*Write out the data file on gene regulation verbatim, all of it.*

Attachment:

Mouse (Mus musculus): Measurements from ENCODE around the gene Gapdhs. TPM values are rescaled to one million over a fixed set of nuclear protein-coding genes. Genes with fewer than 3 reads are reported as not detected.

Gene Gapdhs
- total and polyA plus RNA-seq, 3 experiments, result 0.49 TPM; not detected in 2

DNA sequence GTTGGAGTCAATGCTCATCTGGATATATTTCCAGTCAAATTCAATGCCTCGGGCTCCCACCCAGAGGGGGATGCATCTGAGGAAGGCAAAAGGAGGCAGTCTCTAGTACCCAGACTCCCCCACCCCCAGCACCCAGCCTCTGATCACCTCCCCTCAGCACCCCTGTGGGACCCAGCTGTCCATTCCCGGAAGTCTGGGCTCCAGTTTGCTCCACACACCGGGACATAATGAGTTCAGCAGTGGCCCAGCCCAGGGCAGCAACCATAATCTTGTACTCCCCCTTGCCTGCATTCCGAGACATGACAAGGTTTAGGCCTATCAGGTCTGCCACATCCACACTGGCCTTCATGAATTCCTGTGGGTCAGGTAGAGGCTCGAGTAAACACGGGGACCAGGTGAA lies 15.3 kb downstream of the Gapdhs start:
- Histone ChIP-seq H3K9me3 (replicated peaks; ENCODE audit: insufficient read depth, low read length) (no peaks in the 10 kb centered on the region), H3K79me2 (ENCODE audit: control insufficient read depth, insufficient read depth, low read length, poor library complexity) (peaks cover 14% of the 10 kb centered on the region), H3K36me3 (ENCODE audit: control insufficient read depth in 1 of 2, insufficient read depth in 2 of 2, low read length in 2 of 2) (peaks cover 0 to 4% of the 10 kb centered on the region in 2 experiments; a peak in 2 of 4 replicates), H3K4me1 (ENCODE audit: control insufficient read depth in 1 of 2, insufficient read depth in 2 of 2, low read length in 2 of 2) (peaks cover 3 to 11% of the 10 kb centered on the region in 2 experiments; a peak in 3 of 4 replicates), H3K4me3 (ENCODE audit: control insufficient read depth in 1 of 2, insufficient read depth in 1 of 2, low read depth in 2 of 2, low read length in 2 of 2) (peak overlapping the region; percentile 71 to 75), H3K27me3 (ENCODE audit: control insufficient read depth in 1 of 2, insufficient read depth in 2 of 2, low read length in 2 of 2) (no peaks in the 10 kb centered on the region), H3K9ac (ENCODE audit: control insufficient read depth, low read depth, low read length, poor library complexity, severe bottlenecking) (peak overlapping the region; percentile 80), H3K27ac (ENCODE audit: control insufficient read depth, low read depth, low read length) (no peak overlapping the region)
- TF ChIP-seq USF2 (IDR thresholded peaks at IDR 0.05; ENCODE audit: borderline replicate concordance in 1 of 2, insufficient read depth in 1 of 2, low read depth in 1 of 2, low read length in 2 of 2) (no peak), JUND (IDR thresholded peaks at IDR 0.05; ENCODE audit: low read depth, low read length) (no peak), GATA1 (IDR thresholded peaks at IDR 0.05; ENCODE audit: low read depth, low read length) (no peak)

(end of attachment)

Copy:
Mouse (Mus musculus): Measurements from ENCODE around the gene Gapdhs. TPM values are rescaled to one million over a fixed set of nuclear protein-coding genes. Genes with fewer than 3 reads are reported as not detected.

Gene Gapdhs
- total and polyA plus RNA-seq, 3 experiments, result 0.49 TPM; not detected in 2

DNA sequence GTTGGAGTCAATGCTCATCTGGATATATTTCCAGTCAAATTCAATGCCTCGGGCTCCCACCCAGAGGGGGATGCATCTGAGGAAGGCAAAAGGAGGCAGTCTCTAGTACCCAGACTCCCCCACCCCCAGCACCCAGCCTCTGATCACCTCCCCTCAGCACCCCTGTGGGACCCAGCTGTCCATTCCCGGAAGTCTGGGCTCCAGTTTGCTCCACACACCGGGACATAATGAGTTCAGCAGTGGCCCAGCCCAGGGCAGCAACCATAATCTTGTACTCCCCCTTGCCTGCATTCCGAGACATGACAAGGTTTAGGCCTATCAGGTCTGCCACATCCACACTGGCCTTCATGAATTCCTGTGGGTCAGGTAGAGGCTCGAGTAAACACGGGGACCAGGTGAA lies 15.3 kb downstream of the Gapdhs start:
- Histone ChIP-seq H3K9me3 (replicated peaks; ENCODE audit: insufficient read depth, low read length) (no peaks in the 10 kb centered on the region), H3K79me2 (ENCODE audit: control insufficient read depth, insufficient read depth, low read length, poor library complexity) (peaks cover 14% of the 10 kb centered on the region), H3K36me3 (ENCODE audit: control insufficient read depth in 1 of 2, insufficient read depth in 2 of 2, low read length in 2 of 2) (peaks cover 0 to 4% of the 10 kb centered on the region in 2 experiments; a peak in 2 of 4 replicates), H3K4me1 (ENCODE audit: control insufficient read depth in 1 of 2, insufficient read depth in 2 of 2, low read length in 2 of 2) (peaks cover 3 to 11% of the 10 kb centered on the region in 2 experiments; a peak in 3 of 4 replicates), H3K4me3 (ENCODE audit: control insufficient read depth in 1 of 2, insufficient read depth in 1 of 2, low read depth in 2 of 2, low read length in 2 of 2) (peak overlapping the region; percentile 71 to 75), H3K27me3 (ENCODE audit: control insufficient read depth in 1 of 2, insufficient read depth in 2 of 2, low read length in 2 of 2) (no peaks in the 10 kb centered on the region), H3K9ac (ENCODE audit: control insufficient read depth, low read depth, low read length, poor library complexity, severe bottlenecking) (peak overlapping the region; percentile 80), H3K27ac (ENCODE audit: control insufficient read depth, low read depth, low read length) (no peak overlapping the region)
- TF ChIP-seq USF2 (IDR thresholded peaks at IDR 0.05; ENCODE audit: borderline replicate concordance in 1 of 2, insufficient read depth in 1 of 2, low read depth in 1 of 2, low read length in 2 of 2) (no peak), JUND (IDR thresholded peaks at IDR 0.05; ENCODE audit: low read depth, low read length) (no peak), GATA1 (IDR thresholded peaks at IDR 0.05; ENCODE audit: low read depth, low read length) (no peak)